Problem Statement - Link

I have come across such problems involving permutation of sub-sequences or sub-arrays(Triple Sort for e.g.).

What area of mathematics this corresponds to?(Symmetry groups, maybe?)

The solutions usually have a mathematical root.

This was Ad-hoc problem. I didnâ€™t see any hard mathematics in it.

One can view it as : Number of cyclic permutations of sub-arrays to sort it. My question comes from this line of thought.

The Editorial seems bit complicated.

Iâ€™ll explain what I did. If it is already sorted, then 0.

If the array is not sorted and no element is at its correct place. We can do it in 1 go. I hope this doesnâ€™t requires any proof. It is just putting element from its old wrong postion to new correct position and weâ€™ll get the sorted array.

If there are some elements which are at correct positions, then remove the sorted elements in front and in the end (if any) â€¦ consider only the middle part. If in the middle part each element is at wrong postionâ€¦then ans is 1 by previous logic. else you just position every element at wrong postion in 1 go and sort them in another go. So, here ans is 2.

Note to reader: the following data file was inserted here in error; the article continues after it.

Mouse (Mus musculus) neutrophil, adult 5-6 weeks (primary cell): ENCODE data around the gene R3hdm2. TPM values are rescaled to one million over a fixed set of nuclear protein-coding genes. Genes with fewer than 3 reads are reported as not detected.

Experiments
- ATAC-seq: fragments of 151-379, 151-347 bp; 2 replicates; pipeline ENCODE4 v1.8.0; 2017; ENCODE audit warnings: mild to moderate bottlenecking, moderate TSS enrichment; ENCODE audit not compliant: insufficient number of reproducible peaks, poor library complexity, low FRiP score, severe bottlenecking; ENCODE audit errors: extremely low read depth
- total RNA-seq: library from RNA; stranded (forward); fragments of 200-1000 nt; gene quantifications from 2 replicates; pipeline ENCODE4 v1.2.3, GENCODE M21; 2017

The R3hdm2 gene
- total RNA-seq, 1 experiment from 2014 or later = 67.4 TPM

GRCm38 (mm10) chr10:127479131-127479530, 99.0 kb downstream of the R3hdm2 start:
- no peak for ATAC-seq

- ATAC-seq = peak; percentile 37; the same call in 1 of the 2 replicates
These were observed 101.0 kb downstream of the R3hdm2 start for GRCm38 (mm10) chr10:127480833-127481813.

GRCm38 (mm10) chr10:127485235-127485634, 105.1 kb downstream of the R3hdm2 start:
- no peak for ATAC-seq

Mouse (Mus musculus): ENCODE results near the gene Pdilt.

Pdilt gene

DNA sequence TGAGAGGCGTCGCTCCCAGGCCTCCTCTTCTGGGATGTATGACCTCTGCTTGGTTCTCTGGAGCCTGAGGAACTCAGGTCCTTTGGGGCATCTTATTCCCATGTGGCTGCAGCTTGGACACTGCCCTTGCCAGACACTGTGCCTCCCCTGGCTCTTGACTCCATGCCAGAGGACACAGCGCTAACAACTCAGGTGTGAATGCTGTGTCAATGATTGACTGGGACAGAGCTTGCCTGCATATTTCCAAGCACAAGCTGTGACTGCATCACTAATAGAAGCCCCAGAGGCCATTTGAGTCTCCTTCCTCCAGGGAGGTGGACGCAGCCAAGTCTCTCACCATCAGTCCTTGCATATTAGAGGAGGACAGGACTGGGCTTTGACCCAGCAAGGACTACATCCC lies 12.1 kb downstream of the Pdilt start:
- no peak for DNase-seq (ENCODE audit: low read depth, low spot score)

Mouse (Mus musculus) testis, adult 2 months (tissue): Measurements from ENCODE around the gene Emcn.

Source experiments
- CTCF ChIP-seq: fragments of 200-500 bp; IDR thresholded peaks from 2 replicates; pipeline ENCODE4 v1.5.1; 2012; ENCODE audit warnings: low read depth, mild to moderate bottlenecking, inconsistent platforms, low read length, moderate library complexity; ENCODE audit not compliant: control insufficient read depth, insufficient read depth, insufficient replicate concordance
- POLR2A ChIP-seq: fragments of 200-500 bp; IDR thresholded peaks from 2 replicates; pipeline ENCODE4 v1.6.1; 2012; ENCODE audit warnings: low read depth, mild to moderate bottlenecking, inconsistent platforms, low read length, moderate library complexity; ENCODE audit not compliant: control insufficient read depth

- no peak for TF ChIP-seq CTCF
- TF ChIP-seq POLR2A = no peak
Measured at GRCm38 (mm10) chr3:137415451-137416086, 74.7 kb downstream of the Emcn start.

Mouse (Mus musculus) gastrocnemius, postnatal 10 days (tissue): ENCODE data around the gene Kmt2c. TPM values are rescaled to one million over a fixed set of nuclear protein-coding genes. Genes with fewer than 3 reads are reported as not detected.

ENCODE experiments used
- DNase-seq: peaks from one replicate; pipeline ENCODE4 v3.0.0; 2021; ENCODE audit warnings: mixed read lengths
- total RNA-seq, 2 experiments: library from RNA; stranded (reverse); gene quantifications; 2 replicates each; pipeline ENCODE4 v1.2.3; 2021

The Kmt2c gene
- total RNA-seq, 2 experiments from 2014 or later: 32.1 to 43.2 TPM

Let say set of cont wrong values be `W`

and correct be `R`

Possible seq are

W ans=1

R ans=0

WR ans=1

RW ans=1

RWR ans=1

any other case ans=2

For any wrong set you can convert it in one step

This is what I did.

Yeah me too. Editorial is really complex this time

That is because the editorial is required to prove the solution, whereas you have only outlined the algorithm. Though Hallâ€™s theorem gives a simple direct proof.

Did it really require a proof? I found it to be obvious by my above explanation. I hope there is no flaw in my explanation. Can you check?

This is the part of your proof that needed Hallâ€™s theorem.

Yes. You can use it to prove that there exists an intermediate permutation such that any element is neither at itâ€™s initial position or final position. Consider an edge from each index to all nodes that are not itself and itâ€™s final position.

Or better put, there exists an edge from i to j if j \not = i and j \not= A_i. We need a perfect matching in this graph to find our intermediate permutation.